And then she tries one more time, one quiet evening where he’s doing repairs and she’s slouched on the jumpseat, reading some Agatha Christie. He drops his wrench as soon as the question leaves her lips, and then with a flat voice tells her that he doesn’t want to talk about it.


Well, that’s confirmation enough for her. He’d said before that he was “rebuilding the Earth,” but she can tell a lie when she sees one.


She doesn’t try to ask him about Jack again.


But she doesn’t forget, either. She loves Jack, of course she does, of course she still does, because everyone falls a little in love with Jack. He’s always charming and considerate and caring and he always treated everyone like they were the centre of his universe. Which they were - he orbited around people, after all, and if he got a little caught up in their personalities and forgot a little bit of his, she always pretends not to notice.


Or she did.


Because he’s gone, now, and however much she loves him isn’t going to bring him back.


Sometimes, there’s a glimpse- a vague memory of “I give life-”


He isn’t coming back.


She gets fed up with the silence on the Doctor’s end and the sadness on hers, and clears his stuff out of the kitchen, and the library, and the television room, and the console room. The TARDIS helps her out, moves his room close by, and the first time she walks inside, she has to stop and try to hold back tears because it smells like him . Her best friend, or one of them, at least, and the man who loved her so much that he kissed her softer than anyone ever had before and said that she was worth fighting for. She will never stop missing him, never stop loving him, but she has to move on.


The Doctor is an expert at that, and she needs to figure out how to.


So she dumps all of his crap - his coats, and books, and notebooks that she will never read, never breach his trust and his secrecy - onto his bed, which he never really slept in, and turns to walk out.


She stops at the doorway, though. Stops, and hesitates, and then kisses her fingertips and presses them to the doorway.


If I could bring you back, Jack , she thinks, and ignores the gold-gold-gold-pain in her mind, I wouldn’t hesitate. She exhales, and tastes the salt of her tears.


I’m so sorry.


She closes his door.




Rose’s dimension hopping gets less and less random, it seems.


One day, she ends up on some kind of dystopian form of Earth, arriving just in the nick of time to save a woman from being killed by some sort of- some kind of flying spheres, or something. She never catches the woman’s name, in the days that she spent with her afterwards, because she was wanted by the overlord and he’d stop at nothing to kill her. Her name is kept secret - everyone calls her Canterbury, or the Walker, or the Preacher, and pretends not to know who she really is - and every time they leave a town, word comes hours later that it’s been decimated, or at least searched thoroughly by the main man’s forces.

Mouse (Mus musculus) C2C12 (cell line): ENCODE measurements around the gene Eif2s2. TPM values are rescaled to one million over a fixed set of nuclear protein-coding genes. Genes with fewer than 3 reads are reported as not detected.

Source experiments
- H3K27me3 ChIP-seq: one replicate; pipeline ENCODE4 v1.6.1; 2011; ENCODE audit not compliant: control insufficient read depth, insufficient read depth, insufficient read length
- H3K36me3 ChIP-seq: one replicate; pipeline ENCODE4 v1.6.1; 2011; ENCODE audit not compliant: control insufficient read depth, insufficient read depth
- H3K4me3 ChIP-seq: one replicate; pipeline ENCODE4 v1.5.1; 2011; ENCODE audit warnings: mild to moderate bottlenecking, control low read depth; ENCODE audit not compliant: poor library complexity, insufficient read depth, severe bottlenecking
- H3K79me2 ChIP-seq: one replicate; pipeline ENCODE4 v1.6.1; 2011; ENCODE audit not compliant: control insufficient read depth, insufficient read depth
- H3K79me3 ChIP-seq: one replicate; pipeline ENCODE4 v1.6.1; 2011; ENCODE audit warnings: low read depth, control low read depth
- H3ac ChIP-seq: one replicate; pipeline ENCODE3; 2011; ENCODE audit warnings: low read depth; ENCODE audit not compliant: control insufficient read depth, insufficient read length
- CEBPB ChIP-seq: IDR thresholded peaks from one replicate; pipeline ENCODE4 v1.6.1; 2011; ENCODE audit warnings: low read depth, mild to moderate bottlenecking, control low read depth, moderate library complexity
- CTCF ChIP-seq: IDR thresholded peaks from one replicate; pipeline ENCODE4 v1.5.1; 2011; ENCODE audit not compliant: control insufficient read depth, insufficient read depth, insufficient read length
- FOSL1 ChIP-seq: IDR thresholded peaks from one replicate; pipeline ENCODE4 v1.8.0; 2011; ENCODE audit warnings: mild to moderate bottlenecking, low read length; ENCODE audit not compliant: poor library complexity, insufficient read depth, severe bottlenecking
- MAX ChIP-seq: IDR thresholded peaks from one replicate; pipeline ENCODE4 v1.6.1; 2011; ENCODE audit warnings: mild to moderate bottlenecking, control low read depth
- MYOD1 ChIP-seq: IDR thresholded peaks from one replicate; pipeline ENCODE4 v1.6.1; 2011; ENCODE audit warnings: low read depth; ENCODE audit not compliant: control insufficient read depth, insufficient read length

She thinks it’s a all little cliche, personally. What kind of person calls themself the Master?


But she’s in the right place at the right time, again , and it feels like there are ants under her skin every time she considers not doing anything, so she just does what she can and then gets the bloody hell out of there as soon as possible.


She keeps jumping.


Mickey’s worried about her, like he always has been, since they were first stuck in this bloody universe. She tends to ignore him, until his worrying gets to the point where it might hurt the mission, and then she goes to sleep for a couple of hours and eats something real, to make him feel better.


Her body is changing. She’s operating just as well on less and less sleep, and meals are more of a personal choice than a necessity. She’s not sure what’s going on, whether it’s the Void jumping or it has something more to do with the gold that she dreams of every night and the strings she can feel around her, like they’re tying everyone into some great tapestry that she can’t see yet.


She keeps jumping. She tries not to let anyone notice, but eventually Pete does, because he cares about her and she forgets to account for that. He corners her without making her feel like she’s cornered, and tells her that his door is always open to her, regardless of what it’s about.


Rose doesn’t want to go to him.


She lasts three days before she breaks down and tells him everything.


First he wants to go to her mum, which she vetoes immediately. Then he tries for Mickey, and she shuts that down too. They may be the only other people who have any idea of what happened that day they pulled the TARDIS open - the day that she thinks is the cause of all of this.


He puts his foot down on the doctor issue though, and drags her to Torchwood medical. It’s kind of the middle of the night, and Owen, everyone’s usual doctor, may be crazy but he isn’t this crazy. Instead there’s a woman manning the office who looks to be straight out of med school.


When they approach her, her back is turned and they can’t see her face. But when she turns around to greet them-


The flash of gold hits her so strong that she almost falls down. This was meant to be , it seems to whisper, curling around her bones with the comfort that she hasn’t felt since she woke up the morning her life ended. Don’t let this go to waste .


“Hello,” says the woman. “I’m Martha Jones, I’m the new doctor here at Torchwood. What do you need?”